Sanganeri Chapai - The Ancient hand block printing Art

Sanganeri Chapai - The Ancient hand block printing Art

Block printing is one of the most unique ways of printing patterns and is done by using engraved wooden structures or blocks, which enable the uniqueness of the method.

Known to be one of the slowest ways of printing on textiles and fabrics, it is also one of the earliest and simplest ways to do the same. Artisans perform this art themselves by hand, and hence it results in some of the highest artistic and creative patterns and designs, which may not have the same effect as other printing methods.

One such well-known and highly acclaimed method of printing is the Sanganeri Art method of block printing. Originating in the Sanganeri village of Rajasthan, it has been in use for almost five centuries and was recorded to have started somewhere between the 16th and 17th centuries. Even among the crowd of the East India Company, the textile with trademark designs and dyes started being exported quite often.

This art form rarely required any formal training and was learned through observation and practice, generation after generation. Sheesham or Teak wood are the main materials which are used to make the block, commonly known as Rekha, for printing, while the filler blocks are called Datta. Once the wood is seasoned and made fit for the printing process, the artisans carve and engrave them at their discretion, based on the designs they would like to create for their chosen textiles. The carving is done using various types of chisels and tools, of assorted shapes and designs, after which the block is soaked for a few weeks which assists in softening the grains of the wood piece. This step helps in ensuring that the color and design that is to be transferred to the cloth occurs evenly and deeply. Wooden blocks work for up to 800 meters of cloth.

Another variant of the block that is used is metal which is made by hammering metal strips into thin strips, which are then engraved into a wooden block. The designed pattern is etched on the wood block, and the metal strips are hammered into it. The designs are more intricate and detailed with lines that are sharp and last longer than a wooden block.

Traditional Sanganeri printers used natural dyes, which were obtained from sources like turmeric for yellow, and black from rust iron, and blue dye from indigo plants. Presently, with the growing demands in the business and changing times, synthetic and chemical dyes are the go to option that is used. This switch has also helped artisans in becoming more versatile with their patterns and combinations of the colors that are used for the textile.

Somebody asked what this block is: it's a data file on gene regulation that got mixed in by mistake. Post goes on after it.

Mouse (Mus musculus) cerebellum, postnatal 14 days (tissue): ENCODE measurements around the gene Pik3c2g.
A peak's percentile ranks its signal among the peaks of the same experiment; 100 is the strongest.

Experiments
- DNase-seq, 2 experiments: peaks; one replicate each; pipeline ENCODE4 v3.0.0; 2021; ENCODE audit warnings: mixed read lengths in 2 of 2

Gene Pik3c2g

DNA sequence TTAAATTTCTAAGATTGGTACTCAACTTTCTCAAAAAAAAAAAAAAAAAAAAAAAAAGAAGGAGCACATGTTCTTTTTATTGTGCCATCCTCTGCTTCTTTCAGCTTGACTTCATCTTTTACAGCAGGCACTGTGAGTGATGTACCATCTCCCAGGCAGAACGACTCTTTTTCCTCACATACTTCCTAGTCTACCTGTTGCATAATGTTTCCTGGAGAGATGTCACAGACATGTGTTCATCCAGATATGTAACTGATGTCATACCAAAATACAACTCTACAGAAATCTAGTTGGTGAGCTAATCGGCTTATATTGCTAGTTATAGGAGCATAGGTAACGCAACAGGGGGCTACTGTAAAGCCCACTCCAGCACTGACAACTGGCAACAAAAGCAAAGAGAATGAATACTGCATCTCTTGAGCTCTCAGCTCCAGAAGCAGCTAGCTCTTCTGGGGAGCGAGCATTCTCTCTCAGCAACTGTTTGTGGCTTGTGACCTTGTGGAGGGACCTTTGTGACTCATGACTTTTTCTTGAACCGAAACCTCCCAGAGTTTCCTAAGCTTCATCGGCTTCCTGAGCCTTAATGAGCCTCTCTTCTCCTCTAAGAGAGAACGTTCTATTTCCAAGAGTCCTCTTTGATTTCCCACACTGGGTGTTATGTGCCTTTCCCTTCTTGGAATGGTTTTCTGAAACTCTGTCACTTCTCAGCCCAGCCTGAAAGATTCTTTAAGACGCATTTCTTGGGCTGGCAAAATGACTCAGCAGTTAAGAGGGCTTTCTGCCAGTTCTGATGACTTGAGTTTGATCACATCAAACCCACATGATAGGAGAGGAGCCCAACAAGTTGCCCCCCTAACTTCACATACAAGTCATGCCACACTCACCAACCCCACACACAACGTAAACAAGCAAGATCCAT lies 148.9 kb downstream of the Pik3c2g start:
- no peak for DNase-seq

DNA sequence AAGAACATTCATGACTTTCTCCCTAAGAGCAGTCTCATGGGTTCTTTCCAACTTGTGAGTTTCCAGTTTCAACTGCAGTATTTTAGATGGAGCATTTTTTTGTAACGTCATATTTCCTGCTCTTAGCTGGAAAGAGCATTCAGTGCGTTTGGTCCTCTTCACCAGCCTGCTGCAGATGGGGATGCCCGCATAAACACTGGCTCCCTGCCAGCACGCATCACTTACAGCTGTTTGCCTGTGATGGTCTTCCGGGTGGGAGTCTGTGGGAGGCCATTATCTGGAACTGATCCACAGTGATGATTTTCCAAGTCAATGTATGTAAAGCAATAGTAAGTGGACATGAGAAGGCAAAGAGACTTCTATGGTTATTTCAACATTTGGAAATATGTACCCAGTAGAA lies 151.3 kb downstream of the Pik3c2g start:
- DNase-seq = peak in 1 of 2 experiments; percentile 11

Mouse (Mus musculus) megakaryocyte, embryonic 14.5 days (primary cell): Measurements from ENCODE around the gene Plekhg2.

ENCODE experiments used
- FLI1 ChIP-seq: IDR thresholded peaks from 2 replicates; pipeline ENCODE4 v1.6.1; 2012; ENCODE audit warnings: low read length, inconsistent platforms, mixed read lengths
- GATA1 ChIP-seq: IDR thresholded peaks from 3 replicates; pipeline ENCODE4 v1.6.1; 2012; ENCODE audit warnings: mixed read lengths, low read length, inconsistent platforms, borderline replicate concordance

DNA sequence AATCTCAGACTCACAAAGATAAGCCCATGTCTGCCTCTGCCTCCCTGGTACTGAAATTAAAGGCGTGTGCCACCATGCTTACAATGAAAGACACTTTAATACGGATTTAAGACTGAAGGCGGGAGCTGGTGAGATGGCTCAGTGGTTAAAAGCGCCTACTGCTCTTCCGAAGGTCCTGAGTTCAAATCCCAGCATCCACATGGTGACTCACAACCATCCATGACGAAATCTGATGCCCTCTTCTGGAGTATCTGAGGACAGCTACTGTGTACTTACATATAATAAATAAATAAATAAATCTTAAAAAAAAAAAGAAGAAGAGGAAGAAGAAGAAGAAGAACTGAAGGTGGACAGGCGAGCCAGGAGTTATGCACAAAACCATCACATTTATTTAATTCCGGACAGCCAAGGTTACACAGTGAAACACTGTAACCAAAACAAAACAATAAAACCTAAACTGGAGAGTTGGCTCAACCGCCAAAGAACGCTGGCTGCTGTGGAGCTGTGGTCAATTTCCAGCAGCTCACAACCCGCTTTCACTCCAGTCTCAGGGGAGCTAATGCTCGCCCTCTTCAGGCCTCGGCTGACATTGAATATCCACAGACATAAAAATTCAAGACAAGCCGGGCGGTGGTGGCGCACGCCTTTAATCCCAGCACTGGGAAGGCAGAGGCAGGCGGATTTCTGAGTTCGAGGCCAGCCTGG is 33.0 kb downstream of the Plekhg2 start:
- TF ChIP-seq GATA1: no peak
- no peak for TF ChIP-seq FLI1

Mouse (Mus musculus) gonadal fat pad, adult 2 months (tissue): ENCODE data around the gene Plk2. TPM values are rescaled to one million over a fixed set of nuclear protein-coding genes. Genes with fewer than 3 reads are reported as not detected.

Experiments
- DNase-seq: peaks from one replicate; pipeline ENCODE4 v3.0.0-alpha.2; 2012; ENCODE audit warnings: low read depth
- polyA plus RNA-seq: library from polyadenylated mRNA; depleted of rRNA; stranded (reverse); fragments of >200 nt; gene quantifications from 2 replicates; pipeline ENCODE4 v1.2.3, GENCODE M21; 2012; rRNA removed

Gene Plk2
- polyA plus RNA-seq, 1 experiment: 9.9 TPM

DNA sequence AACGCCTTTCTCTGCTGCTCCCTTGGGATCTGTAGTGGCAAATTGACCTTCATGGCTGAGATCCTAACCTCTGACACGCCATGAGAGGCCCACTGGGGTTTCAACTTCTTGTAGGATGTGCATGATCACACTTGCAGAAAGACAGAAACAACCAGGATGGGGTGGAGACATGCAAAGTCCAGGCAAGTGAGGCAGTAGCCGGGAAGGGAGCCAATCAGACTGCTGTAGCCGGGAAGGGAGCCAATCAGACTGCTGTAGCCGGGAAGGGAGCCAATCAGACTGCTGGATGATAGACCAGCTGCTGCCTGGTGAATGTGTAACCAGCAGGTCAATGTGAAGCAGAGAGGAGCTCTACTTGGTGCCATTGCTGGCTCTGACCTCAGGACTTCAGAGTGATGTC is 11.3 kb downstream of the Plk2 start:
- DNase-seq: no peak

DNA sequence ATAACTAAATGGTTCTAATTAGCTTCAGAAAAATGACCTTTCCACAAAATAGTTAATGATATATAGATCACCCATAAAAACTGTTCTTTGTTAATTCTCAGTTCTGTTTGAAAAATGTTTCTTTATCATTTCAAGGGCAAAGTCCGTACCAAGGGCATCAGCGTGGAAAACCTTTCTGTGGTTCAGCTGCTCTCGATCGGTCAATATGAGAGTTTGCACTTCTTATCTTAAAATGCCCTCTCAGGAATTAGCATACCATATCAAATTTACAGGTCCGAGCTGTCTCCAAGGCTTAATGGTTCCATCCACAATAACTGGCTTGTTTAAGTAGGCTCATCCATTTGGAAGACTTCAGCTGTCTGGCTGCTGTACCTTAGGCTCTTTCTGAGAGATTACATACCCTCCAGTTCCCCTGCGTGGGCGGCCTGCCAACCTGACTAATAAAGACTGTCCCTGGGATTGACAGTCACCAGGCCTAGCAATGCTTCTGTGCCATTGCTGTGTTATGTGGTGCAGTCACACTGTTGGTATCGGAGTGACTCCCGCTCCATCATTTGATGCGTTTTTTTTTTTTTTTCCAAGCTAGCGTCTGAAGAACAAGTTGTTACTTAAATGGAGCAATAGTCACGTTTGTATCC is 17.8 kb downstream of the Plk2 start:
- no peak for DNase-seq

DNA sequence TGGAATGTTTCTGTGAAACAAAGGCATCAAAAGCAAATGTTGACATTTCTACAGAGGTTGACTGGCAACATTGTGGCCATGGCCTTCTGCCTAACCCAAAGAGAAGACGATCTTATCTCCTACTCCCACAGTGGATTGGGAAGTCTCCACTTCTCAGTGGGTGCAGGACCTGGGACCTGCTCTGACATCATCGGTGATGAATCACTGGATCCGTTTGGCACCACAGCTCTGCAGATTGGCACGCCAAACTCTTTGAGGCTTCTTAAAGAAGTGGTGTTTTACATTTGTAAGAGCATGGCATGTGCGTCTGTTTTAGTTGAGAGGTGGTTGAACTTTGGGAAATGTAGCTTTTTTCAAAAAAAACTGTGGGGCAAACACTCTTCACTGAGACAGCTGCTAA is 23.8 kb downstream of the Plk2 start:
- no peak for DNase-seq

Apart from Sanganer, there are some other villages in Rajasthan that perform the block printing tradition such as Bagru, Akola, Jodhpur, and Barmer. Bagru prints, although along the same line, are quite contrasting from Sanaganeri prints. Practiced by the Chippas community, Bagru prints are done using solely natural colors, and no chemicals and are done mainly on indigo or blue fabrics, as compared to Sanganeri which is more versatile in its cloth and dye selection. Another key difference is the use of fine lines and detailing with more sober colors with floral patterns, while Bagru prints consist of geometric and animal patterns with bold and dark motifs as the designs. Done on an off-white or pure white background, Sanganeri prints differ from the Bagru prints as they are done on blue or indigo backgrounds.

When put in water, Bagru prints result in giving a reddish tone whereas Sanganer prints give more of a darker print. Different as they may be in certain departments, both the prints are equally beautiful and highly in demand by markets and consumers in today's times.

Some of the techniques used for Sanganeri prints are the Resist method, where a layer of clay or wax is laid on the cloth to resist the natural dyes that the fabric is dipped in, much like the Dabu or Iha method, or the Discharge method, which uses bleach while the re-printing process is in action, to rid the fabric of any prior prints. The Rogan method is a more elaborate process that is reserved for the cloth made for royal and elite customers of the business, where the outlines of the designs printed on the cloth are overprinted or plated with gold. With increasing advances in the industry, this method has become more accessible and is comparatively cheaper for the artisans, as previously gold could not undergo severe or repeated washing, and hence was used only for special or elaborate fabric pieces.
Traditionally Sanganeri prints were done only on plain white cloths, but as the years have progressed, they have brought the designs to more fabrics such as silk and organza. It is used to make items such as sarees, kurtas, scarves, and dupattas as well as household cloths such as bed covers, quilts, blankets, and a wide array of options as well.
This versatility has led to it being more widely accepted and to a larger audience with many uses. The vibrant and traditional prints give an ethereal feel to the fabrics, which entices the customers. Hence, Sanganeri prints are one of the most famous and well-known branches of the art of block printing.
You can check products with Sanganeri block printing on iTokri, here.

Written by,

Nishtha Lall

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